I was shocked one afternoon when Naomi arrives excitedly back at home with a creature in her carrying tank.  What was they grayish mass filling a full third of the portable habitat?  An octopus, mind you, and a sizeable one at that! “Dad, look what I caught!” Naomi excitedly proclaims.

Okay, this isn't the one she caught...but she saw it in the Tampa Aquarium!

Okay, this isn’t the one she caught…but she saw it in the Tampa Aquarium!

I was really speechless.  “You’re kidding!” was about all I could respond with at the time. I’m sure we were both equally amazed at our new pet, although not as much as our cat Tora was (she was entranced, albeit for quite different reasons!).  While I was astonished that she was merely able to capture such an elusive and intelligent cephalopod, I’m sure my daughter was equally surprised at her opportunity to bind so closely with such an elusive marine biological contingent of nature.  Octopi are one of the more extraordinary creatures undersea; I like to think of them as the cats of the water-world, for all the same reasons cats have been held in such high esteem throughout culture and through time. “Can we keep him?” she asks quizzically. “Well, only for the afternoon, Honey.  That guy needs oxygen to breath, and I’m not sure how much is in that tank.  Besides, he has hardly anything to hide in or behind, and he’s probably very stressed being here.  But let’s enjoy him now, and then we all can return him to his home tonight after dinner.”

Old Sunabe Seawall

Old Sunabe Seawall

We took many photos of her catch, but alas they are not in my digital photo-stream, most likely a victim of my divorce and division of property split and lost.  I yearn for those pictures as I write, and I won’t lie:  I lament their demise, along with moments shared with my children such as these….  I, like many, nostalgically long for the past, the version of what once was but is no longer.  This idea of tying the past, perhaps more idolized, to the present, perhaps in hopes of easing our way, is at the very nature of the human condition.  Recycling the past is almost impossible to avoid as we live our lives and constantly are forced to leave the past behind and create, hopefully, a better, fuller, richer and more satisfying future.

I do have photos of Naomi receiving her gifts!

I do have photos of Naomi receiving her gifts!

Non-Evil Birthday Graffiti

Non-Evil Birthday Graffiti

The seawall has grown, changed, and become modernized, directly analogous to all the personal changes we all experience in the passage of time.  Left behind are the fond memories of my children exploring this oceanic playground, along with the graffiti which one adorned this place.  The seawall’s very structure, like the basic underlying foundation of my person, has been rebuilt and strengthened, able to withstand better the tests of time and stormy conditions.  Esthetically, the seawall is much improved, offering far better amenities, accessibility, and general appearance.  I would like to think of both of us as aging gracefully with time.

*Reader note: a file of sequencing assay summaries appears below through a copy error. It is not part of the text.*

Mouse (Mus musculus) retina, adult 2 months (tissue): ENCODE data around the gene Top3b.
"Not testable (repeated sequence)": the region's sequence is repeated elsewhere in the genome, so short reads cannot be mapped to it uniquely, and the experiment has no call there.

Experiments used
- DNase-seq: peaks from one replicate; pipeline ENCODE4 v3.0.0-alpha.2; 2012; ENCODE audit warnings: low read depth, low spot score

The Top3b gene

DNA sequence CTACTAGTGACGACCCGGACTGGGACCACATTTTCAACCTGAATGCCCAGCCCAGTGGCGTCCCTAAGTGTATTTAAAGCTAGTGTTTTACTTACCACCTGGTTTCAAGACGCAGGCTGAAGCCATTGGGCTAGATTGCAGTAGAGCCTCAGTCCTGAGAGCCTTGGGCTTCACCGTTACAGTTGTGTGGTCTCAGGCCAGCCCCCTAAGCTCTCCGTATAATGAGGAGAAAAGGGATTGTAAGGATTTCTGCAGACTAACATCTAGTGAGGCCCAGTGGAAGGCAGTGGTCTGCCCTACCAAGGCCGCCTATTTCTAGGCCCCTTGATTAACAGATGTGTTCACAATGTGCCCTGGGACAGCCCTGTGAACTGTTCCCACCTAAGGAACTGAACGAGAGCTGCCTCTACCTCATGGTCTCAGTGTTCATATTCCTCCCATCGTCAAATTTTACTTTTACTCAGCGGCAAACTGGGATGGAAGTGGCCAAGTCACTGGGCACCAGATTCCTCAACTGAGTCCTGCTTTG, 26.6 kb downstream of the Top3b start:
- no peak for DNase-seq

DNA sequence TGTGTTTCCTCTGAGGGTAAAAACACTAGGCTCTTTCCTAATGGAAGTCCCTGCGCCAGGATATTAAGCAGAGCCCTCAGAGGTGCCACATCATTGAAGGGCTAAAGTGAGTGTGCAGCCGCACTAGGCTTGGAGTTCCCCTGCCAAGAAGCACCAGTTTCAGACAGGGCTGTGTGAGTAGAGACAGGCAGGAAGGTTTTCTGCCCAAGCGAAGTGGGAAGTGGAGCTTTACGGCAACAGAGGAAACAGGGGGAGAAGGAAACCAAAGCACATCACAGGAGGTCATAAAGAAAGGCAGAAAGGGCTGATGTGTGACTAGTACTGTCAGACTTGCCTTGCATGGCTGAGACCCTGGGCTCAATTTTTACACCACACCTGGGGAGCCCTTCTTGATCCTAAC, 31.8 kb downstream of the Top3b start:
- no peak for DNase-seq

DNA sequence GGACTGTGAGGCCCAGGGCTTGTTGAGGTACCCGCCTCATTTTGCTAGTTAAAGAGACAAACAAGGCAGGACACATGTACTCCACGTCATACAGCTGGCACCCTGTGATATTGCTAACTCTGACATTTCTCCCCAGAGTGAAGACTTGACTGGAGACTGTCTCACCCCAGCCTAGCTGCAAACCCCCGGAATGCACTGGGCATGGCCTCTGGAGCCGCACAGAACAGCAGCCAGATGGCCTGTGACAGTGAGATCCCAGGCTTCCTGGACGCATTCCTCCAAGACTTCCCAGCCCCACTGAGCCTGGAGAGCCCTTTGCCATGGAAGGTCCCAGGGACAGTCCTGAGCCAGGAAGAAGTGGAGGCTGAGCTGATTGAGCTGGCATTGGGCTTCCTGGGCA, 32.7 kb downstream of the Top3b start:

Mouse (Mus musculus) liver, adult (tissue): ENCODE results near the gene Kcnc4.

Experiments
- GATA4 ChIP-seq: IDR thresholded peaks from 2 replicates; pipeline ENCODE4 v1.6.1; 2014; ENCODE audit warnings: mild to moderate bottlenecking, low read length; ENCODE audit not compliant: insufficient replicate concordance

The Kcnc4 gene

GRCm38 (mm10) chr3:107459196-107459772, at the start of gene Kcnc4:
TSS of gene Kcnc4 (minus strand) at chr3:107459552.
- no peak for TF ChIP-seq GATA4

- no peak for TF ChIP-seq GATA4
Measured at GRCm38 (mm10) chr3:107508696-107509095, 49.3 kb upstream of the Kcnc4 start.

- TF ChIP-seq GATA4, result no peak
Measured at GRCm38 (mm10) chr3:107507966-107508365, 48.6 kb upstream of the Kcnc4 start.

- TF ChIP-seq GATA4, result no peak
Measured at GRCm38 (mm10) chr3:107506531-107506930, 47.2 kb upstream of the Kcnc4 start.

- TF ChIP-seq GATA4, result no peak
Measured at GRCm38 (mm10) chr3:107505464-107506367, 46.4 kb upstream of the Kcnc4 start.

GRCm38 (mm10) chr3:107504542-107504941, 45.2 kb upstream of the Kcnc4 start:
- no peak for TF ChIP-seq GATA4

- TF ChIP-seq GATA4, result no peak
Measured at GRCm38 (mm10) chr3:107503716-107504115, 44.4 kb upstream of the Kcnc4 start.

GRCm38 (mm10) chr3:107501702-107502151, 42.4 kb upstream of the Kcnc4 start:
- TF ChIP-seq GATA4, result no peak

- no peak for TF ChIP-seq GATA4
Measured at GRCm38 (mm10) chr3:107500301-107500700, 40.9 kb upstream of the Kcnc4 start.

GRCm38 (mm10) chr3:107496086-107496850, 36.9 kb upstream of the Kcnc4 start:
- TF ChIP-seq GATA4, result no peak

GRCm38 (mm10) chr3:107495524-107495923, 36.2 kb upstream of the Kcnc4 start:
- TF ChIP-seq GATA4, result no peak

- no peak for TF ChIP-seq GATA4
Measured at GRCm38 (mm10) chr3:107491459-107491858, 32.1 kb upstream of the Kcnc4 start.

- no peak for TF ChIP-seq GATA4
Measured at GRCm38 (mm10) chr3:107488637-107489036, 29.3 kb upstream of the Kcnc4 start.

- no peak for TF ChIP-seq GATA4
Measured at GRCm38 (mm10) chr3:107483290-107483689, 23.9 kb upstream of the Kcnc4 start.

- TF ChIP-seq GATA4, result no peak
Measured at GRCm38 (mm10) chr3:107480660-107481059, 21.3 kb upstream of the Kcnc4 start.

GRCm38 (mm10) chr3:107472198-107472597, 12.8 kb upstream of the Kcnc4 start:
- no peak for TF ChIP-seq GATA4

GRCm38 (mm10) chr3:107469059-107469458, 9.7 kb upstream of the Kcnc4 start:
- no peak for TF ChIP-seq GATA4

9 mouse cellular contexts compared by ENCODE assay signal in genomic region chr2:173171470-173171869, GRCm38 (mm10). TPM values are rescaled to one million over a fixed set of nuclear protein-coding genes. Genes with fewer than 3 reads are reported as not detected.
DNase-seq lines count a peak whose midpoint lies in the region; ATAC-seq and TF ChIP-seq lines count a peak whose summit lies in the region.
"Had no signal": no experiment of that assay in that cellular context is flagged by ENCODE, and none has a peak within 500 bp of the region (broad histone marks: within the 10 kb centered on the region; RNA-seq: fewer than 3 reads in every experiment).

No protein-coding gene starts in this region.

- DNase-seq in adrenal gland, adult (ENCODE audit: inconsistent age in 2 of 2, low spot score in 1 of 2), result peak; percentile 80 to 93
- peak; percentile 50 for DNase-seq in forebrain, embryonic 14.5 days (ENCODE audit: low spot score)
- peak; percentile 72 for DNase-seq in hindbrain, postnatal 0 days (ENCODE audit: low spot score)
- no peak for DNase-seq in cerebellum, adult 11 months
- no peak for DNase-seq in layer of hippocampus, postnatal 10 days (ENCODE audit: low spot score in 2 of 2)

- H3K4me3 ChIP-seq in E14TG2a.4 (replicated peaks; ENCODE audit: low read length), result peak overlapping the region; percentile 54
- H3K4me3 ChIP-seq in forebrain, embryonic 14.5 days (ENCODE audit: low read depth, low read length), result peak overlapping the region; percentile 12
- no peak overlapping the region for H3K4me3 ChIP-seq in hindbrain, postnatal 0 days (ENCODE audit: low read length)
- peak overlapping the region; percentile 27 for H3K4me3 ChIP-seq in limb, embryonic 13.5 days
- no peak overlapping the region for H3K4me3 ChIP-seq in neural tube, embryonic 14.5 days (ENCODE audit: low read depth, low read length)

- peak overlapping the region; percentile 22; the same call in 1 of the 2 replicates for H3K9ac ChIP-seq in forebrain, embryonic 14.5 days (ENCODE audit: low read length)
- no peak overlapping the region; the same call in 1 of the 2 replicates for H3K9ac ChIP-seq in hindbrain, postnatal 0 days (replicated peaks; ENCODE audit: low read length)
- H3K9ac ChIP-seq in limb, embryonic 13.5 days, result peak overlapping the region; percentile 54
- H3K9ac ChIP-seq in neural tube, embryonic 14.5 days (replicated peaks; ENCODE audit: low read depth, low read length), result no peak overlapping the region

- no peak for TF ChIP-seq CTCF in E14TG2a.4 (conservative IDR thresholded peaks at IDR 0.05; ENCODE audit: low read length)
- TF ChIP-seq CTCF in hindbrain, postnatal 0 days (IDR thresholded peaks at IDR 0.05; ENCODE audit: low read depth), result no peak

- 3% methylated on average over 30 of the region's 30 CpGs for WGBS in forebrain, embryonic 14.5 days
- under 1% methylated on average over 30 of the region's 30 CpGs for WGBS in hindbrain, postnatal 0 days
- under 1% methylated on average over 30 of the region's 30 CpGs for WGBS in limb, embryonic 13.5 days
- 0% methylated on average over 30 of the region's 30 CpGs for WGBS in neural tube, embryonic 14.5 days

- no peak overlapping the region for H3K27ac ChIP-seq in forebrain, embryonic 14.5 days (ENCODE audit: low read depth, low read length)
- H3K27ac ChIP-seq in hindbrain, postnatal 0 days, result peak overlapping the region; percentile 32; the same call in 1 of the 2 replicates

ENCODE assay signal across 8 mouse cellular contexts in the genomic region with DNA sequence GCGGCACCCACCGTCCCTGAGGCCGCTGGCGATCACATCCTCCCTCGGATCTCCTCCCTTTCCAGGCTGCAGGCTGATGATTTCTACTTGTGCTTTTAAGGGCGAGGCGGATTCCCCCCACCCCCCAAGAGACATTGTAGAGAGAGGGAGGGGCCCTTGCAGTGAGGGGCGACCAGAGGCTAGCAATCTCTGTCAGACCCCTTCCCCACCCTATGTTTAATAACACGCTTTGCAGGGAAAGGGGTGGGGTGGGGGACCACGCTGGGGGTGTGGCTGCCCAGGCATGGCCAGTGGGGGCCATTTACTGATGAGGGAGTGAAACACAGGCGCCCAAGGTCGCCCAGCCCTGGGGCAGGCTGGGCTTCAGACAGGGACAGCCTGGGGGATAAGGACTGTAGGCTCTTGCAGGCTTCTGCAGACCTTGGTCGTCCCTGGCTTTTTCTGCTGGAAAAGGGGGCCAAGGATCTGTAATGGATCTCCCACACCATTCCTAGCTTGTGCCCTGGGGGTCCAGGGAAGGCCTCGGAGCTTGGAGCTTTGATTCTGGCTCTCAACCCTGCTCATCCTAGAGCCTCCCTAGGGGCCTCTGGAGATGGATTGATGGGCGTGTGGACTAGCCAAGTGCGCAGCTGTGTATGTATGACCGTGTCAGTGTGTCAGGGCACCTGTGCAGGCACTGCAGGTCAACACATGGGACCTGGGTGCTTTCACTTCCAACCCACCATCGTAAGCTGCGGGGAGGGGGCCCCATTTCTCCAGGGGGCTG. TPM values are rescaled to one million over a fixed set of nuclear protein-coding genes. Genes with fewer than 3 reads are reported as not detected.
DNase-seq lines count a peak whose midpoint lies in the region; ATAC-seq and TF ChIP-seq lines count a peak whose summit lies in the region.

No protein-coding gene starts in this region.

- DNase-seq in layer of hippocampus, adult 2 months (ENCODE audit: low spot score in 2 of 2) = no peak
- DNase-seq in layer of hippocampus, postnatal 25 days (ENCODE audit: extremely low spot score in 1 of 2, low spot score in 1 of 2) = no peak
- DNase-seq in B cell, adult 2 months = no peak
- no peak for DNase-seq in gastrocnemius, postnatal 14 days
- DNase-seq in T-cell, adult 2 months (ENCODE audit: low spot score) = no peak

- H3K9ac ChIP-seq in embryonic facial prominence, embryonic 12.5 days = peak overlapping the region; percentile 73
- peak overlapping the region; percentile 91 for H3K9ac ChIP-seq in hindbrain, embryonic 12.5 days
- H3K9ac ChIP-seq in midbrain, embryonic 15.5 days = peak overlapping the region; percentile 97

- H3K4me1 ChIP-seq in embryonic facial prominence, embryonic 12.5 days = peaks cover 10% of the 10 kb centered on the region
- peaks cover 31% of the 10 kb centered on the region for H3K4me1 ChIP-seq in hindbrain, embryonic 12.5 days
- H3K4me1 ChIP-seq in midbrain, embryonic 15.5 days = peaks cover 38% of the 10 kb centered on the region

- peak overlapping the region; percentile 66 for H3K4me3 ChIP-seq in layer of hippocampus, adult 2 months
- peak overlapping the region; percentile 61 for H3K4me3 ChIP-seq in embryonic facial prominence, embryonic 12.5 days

Fish Clowning Around on the Sunabe Seawall

Fish Clowning Around on the Sunabe Seawall

Nostalgia is like a grammar lesson:  You find the present tense and the past perfect.  Impossible to avoid, it is however neither harmful when embraced appropriately.  The loving and fond reminiscences of this bygone space can easily be retrieved from disposed memory, wiped off, painted over and recycled to embrace once again anew.  And although the Sunabe Seawall can never be overvalued, I will attempt to do just that starting today, writing as I will so often, surveying the seawall and its constant neighbor the sea from the looking glass of nostalgic soul and contemporary home. The Sunabe Seawall is dead…. Long live the Sunabe Seawall!

The Recycled Seawall; Still Worth It

The Recycled Seawall; Still Worth It


Keep Calm & Love a Sailor.  Oh, and mail a care package!!

Keep Calm & Love a Sailor. Oh, and mail a care package!!

“If you find it in your heart to care for somebody else, you will have succeeded.” ~Maya Angelou

CARE Package:  The CARE Package was the original unit of aid distributed by the humanitarian organization CARE (Cooperative for Assistance and Relief Everywhere).  Although “CARE Package” is a registered trademark, the term has become widely adopted as a generic term for a parcel of food or supplies sent for relief or comfort purposes.

Goodies from Home

Goodies from Home, Courtesy of Mom

Mission Accomplished, For Real this Time

Mission Accomplished, For Real this Time

Thanks Mom, for our first care package received in Okinawa!  It actually got to Japanese customs on the 17th, and after mailing from the states only on the 12th, I’d say that was fantastic service.  As much as many Americans may speak poorly about the USPS, having traveled extensively on 5 continents, I can proudly and assuredly say that we in the United States have the best postal system on the planet…for the cost paid.  The package was waiting for us by the time we got our keys and finally around to our PO Box to pick up mail, so, in the infamous words of Bush, “Mission Accomplished,” but for real, this time.

Still the Best Dang Postal System on the Planet

Still the Best Dang Postal System on the Planet